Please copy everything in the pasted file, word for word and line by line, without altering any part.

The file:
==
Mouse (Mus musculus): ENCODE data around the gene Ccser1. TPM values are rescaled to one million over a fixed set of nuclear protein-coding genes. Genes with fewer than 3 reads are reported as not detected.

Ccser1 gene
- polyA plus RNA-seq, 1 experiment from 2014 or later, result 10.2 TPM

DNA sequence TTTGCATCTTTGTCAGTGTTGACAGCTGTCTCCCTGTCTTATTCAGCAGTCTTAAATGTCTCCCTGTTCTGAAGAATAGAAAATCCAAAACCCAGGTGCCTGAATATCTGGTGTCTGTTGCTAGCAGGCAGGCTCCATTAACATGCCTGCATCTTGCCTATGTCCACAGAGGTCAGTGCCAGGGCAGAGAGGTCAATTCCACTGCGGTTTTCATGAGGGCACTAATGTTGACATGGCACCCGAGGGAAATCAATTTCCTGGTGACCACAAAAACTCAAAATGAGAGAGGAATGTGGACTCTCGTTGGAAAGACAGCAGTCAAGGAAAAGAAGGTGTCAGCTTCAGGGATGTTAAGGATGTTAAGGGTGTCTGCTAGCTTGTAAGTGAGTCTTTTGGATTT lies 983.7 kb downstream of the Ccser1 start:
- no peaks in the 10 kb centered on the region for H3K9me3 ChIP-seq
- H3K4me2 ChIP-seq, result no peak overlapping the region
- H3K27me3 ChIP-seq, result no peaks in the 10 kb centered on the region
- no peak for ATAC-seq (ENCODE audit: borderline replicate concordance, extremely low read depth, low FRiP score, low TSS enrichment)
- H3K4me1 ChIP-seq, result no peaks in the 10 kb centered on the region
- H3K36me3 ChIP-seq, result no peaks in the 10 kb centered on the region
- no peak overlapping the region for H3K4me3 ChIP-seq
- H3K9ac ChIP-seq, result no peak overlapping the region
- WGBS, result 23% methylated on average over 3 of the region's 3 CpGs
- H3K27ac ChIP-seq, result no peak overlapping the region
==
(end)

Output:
Mouse (Mus musculus): ENCODE data around the gene Ccser1. TPM values are rescaled to one million over a fixed set of nuclear protein-coding genes. Genes with fewer than 3 reads are reported as not detected.

Ccser1 gene
- polyA plus RNA-seq, 1 experiment from 2014 or later, result 10.2 TPM

DNA sequence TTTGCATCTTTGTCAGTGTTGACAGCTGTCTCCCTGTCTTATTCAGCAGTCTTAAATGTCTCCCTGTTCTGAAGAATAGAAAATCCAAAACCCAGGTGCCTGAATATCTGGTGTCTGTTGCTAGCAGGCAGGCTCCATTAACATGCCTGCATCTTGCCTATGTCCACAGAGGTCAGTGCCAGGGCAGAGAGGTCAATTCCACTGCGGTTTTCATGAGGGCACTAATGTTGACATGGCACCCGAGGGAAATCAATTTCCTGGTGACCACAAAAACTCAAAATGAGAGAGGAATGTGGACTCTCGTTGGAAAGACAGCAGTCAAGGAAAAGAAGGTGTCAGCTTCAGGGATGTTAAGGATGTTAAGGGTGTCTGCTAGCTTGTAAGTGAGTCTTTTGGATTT lies 983.7 kb downstream of the Ccser1 start:
- no peaks in the 10 kb centered on the region for H3K9me3 ChIP-seq
- H3K4me2 ChIP-seq, result no peak overlapping the region
- H3K27me3 ChIP-seq, result no peaks in the 10 kb centered on the region
- no peak for ATAC-seq (ENCODE audit: borderline replicate concordance, extremely low read depth, low FRiP score, low TSS enrichment)
- H3K4me1 ChIP-seq, result no peaks in the 10 kb centered on the region
- H3K36me3 ChIP-seq, result no peaks in the 10 kb centered on the region
- no peak overlapping the region for H3K4me3 ChIP-seq
- H3K9ac ChIP-seq, result no peak overlapping the region
- WGBS, result 23% methylated on average over 3 of the region's 3 CpGs
- H3K27ac ChIP-seq, result no peak overlapping the region